Tuesday, June 19, 2018

Success comes with getting Women on Board

Credit Suisse

Further research has revealed that having women on the board really does have a positive effect on the share price of companies.

The Credit Suisse Research Institute performed the research looking at over two thousand companies over a period of six years. They concluded that, on average, it would have been better to have invested in a company with women on their management boards as opposed to those without.

The researched showed that over the years having a diverse board led to an increase in return on equity that is four per cent higher than an all-male board. Advantages were also reaped in terms of better than average growth figures. Diverse boards showed an average of fourteen per cent growth compared to ten per cent for male only boards over the last six years. However, the institute did admit that the figures were skewed and that certain industries generally fared better with the mixed boards than others. For example those industries with a consumer related focus performed better with women on their management boards.

The research did, however, take the consumer related industries into account when producing their overall figures and ensured that the results were weighted so as to make them sector neutral. They also took account of differences in market values and the returns available from global regions. The research also considered the difference that having a mixed board had on a company's performance depending on its size. There was more of a difference in larger firms than smaller, but even smaller firms showed a marked difference.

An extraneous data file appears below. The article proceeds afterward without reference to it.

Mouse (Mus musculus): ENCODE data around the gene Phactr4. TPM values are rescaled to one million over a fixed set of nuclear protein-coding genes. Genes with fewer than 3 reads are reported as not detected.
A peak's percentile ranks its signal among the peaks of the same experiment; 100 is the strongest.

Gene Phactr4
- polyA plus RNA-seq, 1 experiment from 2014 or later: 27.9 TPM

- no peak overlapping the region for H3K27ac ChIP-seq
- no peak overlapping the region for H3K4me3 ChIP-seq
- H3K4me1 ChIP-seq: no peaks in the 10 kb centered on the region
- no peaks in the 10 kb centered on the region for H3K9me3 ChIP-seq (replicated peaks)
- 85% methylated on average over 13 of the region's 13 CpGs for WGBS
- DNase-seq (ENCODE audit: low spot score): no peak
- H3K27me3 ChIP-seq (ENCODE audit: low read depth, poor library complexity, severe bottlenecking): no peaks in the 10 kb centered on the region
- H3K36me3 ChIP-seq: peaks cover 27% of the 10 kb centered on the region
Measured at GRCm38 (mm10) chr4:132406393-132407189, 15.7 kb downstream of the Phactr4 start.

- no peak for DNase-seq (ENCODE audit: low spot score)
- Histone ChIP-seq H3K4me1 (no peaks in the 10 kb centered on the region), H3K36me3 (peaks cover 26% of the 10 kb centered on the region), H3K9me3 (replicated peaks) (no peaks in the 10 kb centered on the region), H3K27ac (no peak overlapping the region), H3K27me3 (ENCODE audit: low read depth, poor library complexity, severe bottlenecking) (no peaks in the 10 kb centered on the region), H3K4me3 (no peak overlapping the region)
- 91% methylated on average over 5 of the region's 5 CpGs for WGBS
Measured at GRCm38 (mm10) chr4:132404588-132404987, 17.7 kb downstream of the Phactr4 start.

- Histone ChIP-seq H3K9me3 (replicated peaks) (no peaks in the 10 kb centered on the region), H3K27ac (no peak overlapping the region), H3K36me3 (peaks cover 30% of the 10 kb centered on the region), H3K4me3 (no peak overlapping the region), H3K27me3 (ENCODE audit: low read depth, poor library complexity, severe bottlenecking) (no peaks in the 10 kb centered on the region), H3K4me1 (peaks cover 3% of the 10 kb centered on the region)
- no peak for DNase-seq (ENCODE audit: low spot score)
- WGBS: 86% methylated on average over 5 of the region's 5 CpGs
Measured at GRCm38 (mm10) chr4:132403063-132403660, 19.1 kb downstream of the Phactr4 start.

There are differing reasons as to why a mixed board might lead to better performances. Simply having a broader mix of talent will have a positive effect as well as a better mix of leadership skills. There is also going to be access to a wider set of skills as well as better representation of the consumer. A leading academic commentator, Professor Katherine Phillips, suggests that the effects of internationalisation and immigration means that companies have to adapt to the needs of different people, having greater diversity. Even China has made moves towards this diversity increasing the number of boards with female members from 6.5 to fifty per cent last year.

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